Salmon

Peter Bowyer, the facility manager at AquaBounty Technologies, holds one of the last batch of conventional Atlantic salmon raised at the commercial fish farm in Albany, Ind., Wednesday, June 19, 2019. AquaBounty will be producing the first genetically modified animals approved for human food in the U.S. and one way companies are pushing to transform plants and animals, as consumer advocacy groups call for greater caution. (AP Photo/Michael Conroy)
June 21, 2019 - 1:11 am
NEW YORK (AP) — Inside an Indiana aquafarming complex, thousands of salmon eggs genetically modified to grow faster than normal are hatching into tiny fish. After growing to roughly 10 pounds (4.5 kilograms) in indoor tanks, they could be served in restaurants by late next year. The salmon produced...
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FILE - In this Feb. 23, 2016 file photo, people try to catch fish along the Sacramento River in the San Joaquin-Sacramento River Delta, near Courtland, Calif. The federal government has sued California over water policies it says violate state environmental protections. The lawsuit filed Thursday, March 28, 2019, in federal court in Sacramento challenges a plan that went into effect in December to increase water flows in the San Joaquin River. (AP Photo/Rich Pedroncelli, File)
March 28, 2019 - 9:22 pm
LOS ANGELES (AP) — The federal government sued California on Thursday over a water policy it said violates the state's environmental protection law. The U.S. Department of Justice filed suit in Sacramento federal court to block a contentious plan approved in December to increase river flows in the...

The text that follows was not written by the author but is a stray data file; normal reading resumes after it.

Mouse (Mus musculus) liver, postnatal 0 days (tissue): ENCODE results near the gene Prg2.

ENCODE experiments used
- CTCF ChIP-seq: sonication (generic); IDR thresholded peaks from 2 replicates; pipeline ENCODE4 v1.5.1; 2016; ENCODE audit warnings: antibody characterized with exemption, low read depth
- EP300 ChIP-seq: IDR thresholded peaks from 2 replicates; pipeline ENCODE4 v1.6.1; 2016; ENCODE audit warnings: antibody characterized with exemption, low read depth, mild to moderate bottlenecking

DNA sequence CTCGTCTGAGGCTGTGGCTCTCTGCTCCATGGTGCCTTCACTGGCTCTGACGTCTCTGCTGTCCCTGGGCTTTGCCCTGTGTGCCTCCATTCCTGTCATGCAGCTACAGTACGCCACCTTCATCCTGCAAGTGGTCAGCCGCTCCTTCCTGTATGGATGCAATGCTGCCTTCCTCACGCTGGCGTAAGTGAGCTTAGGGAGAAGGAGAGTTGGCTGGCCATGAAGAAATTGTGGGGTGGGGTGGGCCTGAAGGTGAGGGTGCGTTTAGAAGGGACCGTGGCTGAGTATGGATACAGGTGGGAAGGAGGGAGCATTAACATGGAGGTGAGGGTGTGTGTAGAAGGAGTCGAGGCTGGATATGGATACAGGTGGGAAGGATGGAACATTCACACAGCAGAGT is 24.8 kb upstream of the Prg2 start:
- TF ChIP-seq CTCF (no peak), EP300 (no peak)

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This 2009 photo provided by AquaBountyTechnologies shows a juvenile salmon raised at the company's hatchery in Fortune, Prince Edward Island, Canada. On Friday, March 8, 2019, the U.S. Food and Drug Administration said it had lifted an alert had that had prevented AquaBounty from importing its salmon eggs to its Indiana facility, where they would be grown before being sold as food. (AquaBountyTechnologies via AP)
March 08, 2019 - 10:06 pm
NEW YORK (AP) — U.S. regulators on Friday gave the green light to salmon genetically modified to grow about twice as fast as normal, but the company behind it may face legal challenges before the fish can be sold domestically. The Food and Drug Administration said it lifted an alert that had...
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Protesters hold up flags during a public hearing on a draft environmental plan on proposed petroleum leasing within Alaska's Arctic National Wildlife Refuge on Monday, Feb. 11, 2019, in Anchorage, Alaska. Congress in December 2017 approved a tax bill that requires oil and gas lease sales in the refuge to raise revenue for a tax cut backed by President Donald Trump. (AP Photo/Dan Joling)
February 11, 2019 - 9:38 pm